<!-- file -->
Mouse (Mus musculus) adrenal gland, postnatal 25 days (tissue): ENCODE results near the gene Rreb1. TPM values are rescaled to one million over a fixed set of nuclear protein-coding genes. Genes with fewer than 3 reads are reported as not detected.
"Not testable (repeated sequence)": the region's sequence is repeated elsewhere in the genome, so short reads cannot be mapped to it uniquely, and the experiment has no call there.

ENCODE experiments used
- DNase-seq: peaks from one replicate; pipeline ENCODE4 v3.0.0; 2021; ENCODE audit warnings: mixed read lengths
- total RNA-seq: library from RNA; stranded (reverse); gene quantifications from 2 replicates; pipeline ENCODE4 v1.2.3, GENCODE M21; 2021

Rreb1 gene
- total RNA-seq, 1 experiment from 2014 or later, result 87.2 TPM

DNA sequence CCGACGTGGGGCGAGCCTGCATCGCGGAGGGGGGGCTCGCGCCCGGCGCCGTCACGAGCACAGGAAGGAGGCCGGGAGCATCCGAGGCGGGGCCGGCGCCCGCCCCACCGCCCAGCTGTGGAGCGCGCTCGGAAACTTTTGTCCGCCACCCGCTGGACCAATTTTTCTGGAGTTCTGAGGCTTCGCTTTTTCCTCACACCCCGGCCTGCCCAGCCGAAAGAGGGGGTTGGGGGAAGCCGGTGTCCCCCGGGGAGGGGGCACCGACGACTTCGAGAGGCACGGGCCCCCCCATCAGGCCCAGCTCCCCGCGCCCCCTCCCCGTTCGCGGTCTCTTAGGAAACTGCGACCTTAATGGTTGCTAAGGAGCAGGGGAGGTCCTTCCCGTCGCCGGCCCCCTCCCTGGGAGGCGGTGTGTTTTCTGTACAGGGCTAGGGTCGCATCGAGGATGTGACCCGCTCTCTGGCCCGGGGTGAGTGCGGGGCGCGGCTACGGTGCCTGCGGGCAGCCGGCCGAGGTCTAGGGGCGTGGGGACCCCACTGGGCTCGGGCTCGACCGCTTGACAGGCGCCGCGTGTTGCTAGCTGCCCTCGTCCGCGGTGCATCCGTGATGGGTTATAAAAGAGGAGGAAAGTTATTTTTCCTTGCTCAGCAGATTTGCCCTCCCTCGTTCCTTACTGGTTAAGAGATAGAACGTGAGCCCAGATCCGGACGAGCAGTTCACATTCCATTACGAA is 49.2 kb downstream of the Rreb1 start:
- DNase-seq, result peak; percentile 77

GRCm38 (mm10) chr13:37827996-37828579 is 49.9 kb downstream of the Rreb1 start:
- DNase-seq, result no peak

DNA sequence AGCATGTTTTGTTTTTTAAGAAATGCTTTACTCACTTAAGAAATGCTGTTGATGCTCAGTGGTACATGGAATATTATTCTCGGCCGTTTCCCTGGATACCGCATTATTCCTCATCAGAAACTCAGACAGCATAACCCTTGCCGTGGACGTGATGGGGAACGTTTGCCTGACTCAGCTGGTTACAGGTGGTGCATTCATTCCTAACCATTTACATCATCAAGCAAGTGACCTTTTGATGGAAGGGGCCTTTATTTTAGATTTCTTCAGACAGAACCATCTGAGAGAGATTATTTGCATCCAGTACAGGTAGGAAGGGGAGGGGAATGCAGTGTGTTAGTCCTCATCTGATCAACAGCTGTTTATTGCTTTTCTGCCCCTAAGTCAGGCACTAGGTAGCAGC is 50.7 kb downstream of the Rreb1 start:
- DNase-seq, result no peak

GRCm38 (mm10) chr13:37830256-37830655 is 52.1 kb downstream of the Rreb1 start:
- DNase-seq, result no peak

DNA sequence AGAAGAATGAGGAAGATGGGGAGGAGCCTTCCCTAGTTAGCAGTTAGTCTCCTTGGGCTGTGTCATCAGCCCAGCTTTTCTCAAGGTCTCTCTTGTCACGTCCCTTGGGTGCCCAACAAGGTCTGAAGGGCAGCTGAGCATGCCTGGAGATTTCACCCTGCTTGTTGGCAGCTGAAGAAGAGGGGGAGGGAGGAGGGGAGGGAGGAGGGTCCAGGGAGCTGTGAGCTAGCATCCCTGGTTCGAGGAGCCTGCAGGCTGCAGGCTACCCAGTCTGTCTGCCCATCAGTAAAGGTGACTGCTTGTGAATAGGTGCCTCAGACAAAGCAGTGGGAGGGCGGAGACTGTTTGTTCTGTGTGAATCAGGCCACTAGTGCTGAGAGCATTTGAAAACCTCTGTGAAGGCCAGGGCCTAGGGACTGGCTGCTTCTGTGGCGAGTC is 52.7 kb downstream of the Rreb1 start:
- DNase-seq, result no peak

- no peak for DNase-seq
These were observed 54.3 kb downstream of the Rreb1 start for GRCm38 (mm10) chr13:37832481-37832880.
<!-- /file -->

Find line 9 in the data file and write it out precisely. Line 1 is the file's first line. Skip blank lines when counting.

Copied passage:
- DNase-seq, result peak; percentile 77